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And these people call the Trump electors stupid.

I can say very sincerely that I don't have much of an opinion of the brains, far-sightedness, or cunning, of the average modern politician. As far as I am concerned the breed of Bismarck and Disraeli, never mind Cavour and Lincoln, is extinct. But for sheer insanity of stupidity, for self-destructive inability to see the nose on your face, for doing the wrong thing at the wrong time in the wrong way and for the wrong motives, absolutely nothing compares with the pursuit of Russian hacking of Democrat computers. The Democrats should forget about those damned e-mails. They should forget about Russian intrusion, Putin, Assange, the FSB, Russian hackers and everything else. They are doing, quite literally, every wrong thing they possibly could. And if they have any influence on the CIA and the FBI at all, they should tell these bodies to shut up about them, too.

Consider, first and foremost, what a disastrous scene is playing out right now. Leaders of America's “intelligence community”, as they call them these days, are going to the President-elect to, in effect, beg him to show some public support for their position. This places Trump in the position of the receiver of supplications, and the arch-spies in the position supplicants. Now, if they think that Trump will ever give in on the issue in any public way, they are so politically stupid that to remove them from their positions would be a relief: nobody who puts himself in such a humiliating and destructive should be in a position to advise the most powerful man in the world. What the Hell are they thinking? Even if Trump were a good man, he would not have the least incentive to give in to their demands. He has called their credibility into question; to go back on that would be a setback, and also an open sign of creeping compromise with the hated DC establishment he has been elected to trash. And what does he have to lose if he doesn't? Precisely nothing. The half of his supporters who admire him regard his behaviour as all-American, and the half who voted for him in horror at the idea of a third Democrat term had such a low idea of him anyway that nothing could lower it. His core supporters would probably not think of being shocked at nations interfering in each other's internal affairs; as far as they are concerned, that is what they do. And indeed there is something about this that the Democrats, in particular, ought not to be doing, since the idea of American politicians complaining about foreign countries interfering in their elections would make a lot of the traditional left in foreign countries gag. American interference in other countries' politics is part of the hereditary folklore of exactly those forces who ought to be the Democrats' natural allies on the international stage, and to have the CIA of all agencies be the bearer of protests on this subject would rouse the bitter laughter of hundreds of millions from Santiago to Berlin. There are instruments of power that the Democrats should not be seen to be using.

But if the tactics are demented, the strategy is suicidal. The Democrats should have killed talk about those damned hacked e-mails. They should have made sure that everyone forgot that they had ever been published. Because whether or not it was the Russians who hacked them, there is one thing that no Democrat has been able to say: that they are not true. And so long as they are, and so long as they are in public, they show that everything that Catholics and Christians believe about the Democrat leadership and their attitude to them is absolutely true. The ignorance, the brutality, the contempt, the assumption that Catholicism is a remnant to be swept into the trash-can of history, are all there in black and white. And that is exactly what the Democrats should try to make people forget.

Trump has not been elected by the hard-core of unfocussed anger he expresses. He has been elected because millions of Catholics and Evangelicals had become convinced that another term such as the last two would mean the beginning of persecution in earnest, a legal and extra-legal assault on the churches that would lead them to have to make the dreadful choice between apostasy and second-rate citizenship. The split in the Christian communities ran between those who, like me, Catherine Alexander, or Rachel Hamilton, thought that Trump was so bad that he would pollute every cause he touched, and those, like Tony Esolen or Jonathon van Maren, thought that the prospect of a Rodham Clinton presidency had to be avoided even at the price of touching the foul thing. The idea of a widespread Christian enthusiasm for the orange adulterer is grossly overstated. Many people, as Barbara Ehrenreich observed, voted in advance, as if to get the damned thing over with.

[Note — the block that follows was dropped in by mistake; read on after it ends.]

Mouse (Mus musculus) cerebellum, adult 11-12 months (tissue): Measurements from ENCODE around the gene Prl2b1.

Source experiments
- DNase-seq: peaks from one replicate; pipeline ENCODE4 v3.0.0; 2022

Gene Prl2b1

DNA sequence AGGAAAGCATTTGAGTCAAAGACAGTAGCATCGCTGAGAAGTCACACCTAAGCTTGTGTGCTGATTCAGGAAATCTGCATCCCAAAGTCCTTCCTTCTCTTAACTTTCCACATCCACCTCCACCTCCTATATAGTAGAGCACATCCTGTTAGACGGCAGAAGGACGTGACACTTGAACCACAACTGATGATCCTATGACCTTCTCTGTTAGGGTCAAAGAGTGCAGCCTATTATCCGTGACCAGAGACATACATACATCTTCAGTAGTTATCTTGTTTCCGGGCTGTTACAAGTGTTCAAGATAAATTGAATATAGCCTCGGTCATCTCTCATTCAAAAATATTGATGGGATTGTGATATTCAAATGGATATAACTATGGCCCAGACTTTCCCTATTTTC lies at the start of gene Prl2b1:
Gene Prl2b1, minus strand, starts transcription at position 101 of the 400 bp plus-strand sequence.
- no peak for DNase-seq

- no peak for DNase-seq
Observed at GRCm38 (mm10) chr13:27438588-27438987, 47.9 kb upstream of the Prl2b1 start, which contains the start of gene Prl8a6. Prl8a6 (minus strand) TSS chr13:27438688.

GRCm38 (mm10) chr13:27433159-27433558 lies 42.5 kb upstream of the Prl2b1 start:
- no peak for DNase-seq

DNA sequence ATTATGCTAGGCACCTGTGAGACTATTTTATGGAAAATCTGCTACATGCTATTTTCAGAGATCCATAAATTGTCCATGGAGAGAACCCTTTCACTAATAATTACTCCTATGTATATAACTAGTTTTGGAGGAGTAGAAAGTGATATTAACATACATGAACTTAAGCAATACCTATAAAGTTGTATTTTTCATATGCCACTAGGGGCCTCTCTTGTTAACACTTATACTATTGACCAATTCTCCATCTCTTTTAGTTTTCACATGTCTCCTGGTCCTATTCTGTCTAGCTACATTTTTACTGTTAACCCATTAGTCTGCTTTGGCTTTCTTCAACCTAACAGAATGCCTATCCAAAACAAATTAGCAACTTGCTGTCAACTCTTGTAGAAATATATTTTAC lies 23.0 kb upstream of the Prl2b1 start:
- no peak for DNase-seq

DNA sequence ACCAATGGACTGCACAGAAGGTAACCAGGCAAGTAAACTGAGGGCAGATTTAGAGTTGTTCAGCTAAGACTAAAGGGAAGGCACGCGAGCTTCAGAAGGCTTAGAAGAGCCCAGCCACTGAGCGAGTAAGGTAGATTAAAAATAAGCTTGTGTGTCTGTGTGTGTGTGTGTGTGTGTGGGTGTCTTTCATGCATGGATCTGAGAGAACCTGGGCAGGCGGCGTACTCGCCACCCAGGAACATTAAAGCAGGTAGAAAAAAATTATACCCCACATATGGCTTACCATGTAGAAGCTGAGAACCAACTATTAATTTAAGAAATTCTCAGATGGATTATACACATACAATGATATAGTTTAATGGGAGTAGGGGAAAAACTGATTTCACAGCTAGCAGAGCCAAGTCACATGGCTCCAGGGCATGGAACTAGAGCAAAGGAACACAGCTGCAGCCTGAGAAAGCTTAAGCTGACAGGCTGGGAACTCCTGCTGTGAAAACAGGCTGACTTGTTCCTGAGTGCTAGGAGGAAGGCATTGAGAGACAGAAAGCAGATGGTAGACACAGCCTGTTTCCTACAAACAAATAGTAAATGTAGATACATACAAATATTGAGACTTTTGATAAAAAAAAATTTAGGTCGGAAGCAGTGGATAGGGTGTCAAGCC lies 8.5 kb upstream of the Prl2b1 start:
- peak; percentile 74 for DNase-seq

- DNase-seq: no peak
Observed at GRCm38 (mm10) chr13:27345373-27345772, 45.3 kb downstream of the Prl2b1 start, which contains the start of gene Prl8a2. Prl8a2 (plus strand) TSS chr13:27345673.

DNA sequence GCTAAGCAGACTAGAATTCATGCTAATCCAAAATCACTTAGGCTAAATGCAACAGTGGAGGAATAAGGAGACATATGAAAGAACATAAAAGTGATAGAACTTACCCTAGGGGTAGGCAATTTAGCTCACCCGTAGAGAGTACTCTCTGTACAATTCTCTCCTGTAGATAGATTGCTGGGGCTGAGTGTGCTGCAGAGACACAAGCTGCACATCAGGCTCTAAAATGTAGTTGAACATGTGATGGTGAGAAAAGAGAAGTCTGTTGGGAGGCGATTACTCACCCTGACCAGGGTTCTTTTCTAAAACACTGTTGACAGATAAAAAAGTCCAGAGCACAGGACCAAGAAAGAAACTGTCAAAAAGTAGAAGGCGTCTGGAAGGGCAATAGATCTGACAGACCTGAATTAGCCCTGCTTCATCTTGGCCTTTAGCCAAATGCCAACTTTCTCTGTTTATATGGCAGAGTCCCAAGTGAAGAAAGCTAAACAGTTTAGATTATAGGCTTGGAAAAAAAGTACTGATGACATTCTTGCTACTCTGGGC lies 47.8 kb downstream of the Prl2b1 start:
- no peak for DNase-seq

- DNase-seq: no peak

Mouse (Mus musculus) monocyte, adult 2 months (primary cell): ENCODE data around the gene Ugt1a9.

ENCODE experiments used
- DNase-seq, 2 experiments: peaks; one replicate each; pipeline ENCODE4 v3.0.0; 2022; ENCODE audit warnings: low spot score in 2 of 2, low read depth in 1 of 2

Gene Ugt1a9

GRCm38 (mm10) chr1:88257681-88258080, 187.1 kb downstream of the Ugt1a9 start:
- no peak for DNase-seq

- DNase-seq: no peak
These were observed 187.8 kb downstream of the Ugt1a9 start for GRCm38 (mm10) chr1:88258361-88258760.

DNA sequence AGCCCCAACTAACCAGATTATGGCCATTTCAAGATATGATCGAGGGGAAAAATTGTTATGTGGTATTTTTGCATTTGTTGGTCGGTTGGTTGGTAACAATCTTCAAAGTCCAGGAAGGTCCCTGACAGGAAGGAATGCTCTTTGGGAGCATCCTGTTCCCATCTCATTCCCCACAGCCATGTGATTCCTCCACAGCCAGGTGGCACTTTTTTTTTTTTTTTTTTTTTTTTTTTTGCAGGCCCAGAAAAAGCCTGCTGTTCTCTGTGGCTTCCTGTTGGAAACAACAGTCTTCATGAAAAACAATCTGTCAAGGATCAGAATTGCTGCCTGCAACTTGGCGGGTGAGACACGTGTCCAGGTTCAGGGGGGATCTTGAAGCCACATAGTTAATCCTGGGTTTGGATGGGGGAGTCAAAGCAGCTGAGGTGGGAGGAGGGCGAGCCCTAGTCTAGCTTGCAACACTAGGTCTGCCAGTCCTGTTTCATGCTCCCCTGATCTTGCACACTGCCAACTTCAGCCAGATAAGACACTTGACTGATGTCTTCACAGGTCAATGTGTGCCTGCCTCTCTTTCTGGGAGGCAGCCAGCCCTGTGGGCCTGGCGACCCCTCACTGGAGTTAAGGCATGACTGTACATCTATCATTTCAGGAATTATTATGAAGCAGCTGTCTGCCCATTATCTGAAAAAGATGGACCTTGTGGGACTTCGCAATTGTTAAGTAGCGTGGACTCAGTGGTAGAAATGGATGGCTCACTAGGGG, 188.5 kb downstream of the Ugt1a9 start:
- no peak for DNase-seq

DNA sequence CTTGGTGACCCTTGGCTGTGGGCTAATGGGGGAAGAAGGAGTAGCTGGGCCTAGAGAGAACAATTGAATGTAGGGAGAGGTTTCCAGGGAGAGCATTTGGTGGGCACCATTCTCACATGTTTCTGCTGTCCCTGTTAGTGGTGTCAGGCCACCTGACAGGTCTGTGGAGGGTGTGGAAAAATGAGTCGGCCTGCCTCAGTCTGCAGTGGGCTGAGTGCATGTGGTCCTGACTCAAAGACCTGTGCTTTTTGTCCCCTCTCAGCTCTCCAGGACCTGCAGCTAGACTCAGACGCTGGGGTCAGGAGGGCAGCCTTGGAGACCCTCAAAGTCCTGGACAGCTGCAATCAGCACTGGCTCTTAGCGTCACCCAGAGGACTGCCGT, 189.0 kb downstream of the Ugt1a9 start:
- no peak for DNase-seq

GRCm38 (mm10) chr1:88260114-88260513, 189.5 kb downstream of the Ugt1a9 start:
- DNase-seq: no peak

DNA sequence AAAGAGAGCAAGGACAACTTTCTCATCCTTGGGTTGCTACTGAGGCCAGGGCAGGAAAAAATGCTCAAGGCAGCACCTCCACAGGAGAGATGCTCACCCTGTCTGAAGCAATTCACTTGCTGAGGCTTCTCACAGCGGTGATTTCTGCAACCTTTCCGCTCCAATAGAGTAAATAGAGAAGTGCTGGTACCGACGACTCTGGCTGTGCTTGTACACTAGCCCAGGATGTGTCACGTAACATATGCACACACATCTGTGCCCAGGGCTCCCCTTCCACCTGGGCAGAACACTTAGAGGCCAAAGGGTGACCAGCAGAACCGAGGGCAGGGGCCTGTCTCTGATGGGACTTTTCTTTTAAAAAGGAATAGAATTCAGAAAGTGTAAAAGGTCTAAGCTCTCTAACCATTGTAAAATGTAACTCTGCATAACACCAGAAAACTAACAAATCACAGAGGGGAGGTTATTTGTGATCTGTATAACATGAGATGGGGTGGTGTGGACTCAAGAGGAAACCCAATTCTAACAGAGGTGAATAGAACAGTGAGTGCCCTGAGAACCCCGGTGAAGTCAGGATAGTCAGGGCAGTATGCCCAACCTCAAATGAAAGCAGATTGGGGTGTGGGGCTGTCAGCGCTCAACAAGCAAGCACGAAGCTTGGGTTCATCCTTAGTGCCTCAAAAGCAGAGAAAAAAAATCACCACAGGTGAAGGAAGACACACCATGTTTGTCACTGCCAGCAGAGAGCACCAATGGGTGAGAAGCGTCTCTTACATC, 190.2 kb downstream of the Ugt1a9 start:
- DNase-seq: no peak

But if that is the case, and if the Christian vote made the difference, then, if the Democrats cannot wean themselves of their addiction to abortion and rainbow causes, they should at least do their best not to have it talked about. And that means silence, silence, silence. And if personal documents fall into enemy hands to show what your real attitude is, be superior, ignore them, treat them with contempt. The madder you get, the more you prove that it's all true, and that the enemy has shown you as you are.
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Nothing could be more stupid than the mass negative reaction from every Tory, Republican and Conservative I know to the rising anger about income inequality. Let me explain something to you brain-deads, in the unlikely event that any of you should be able and willing to listen: We have been through five years of HELL caused purely by the idiot greed and purblind optimism of both sides of the ruling classes, left and right. You are both guilty. The majority of the population, middle and working classes and the lumpenproletariat below, were all made to pay to restore some sort of order to the ships of states that the top one per cent had driven straight into the storm; and all this time, not one banker has gone to jail or ended up in the unemployment queues, not one broker had his ill-gotten gains confiscated, not one politician has been convicted or impeached. We all know that we are the victims of the crimes of others and that the criminals are all "too big to fail" or jail. And now, on top of it, we are told to rejoice and give thanks to our wise leaders because larger numbers of McJobs, paid a pittance and as secure as a fungus-eaten tree branch, are becoming available, and the scum on top call this a recovery. Now I know that the left are as guilty of this as the right, and Obama and Labour just as much to blame as Cameron and the Republicans. But if you Stupid Parties allow Obama the monopoly of hypocritical compassion and of tokenistic but visible efforts to raise the bottom wages, then you will be punished at the polls once again, and, you pathetic shower, you will have deserved it. What I think of a continued rule of that gaggle of sexual antinomians and elite ignorami that dares call itself the left, I had better not say. (And Italy just managed to find the worst leader for its own Democratic party it could possibly hope for - but that is another story again.) Roll on the dark ages, come the barbarians, I don't think there is any health left in this world.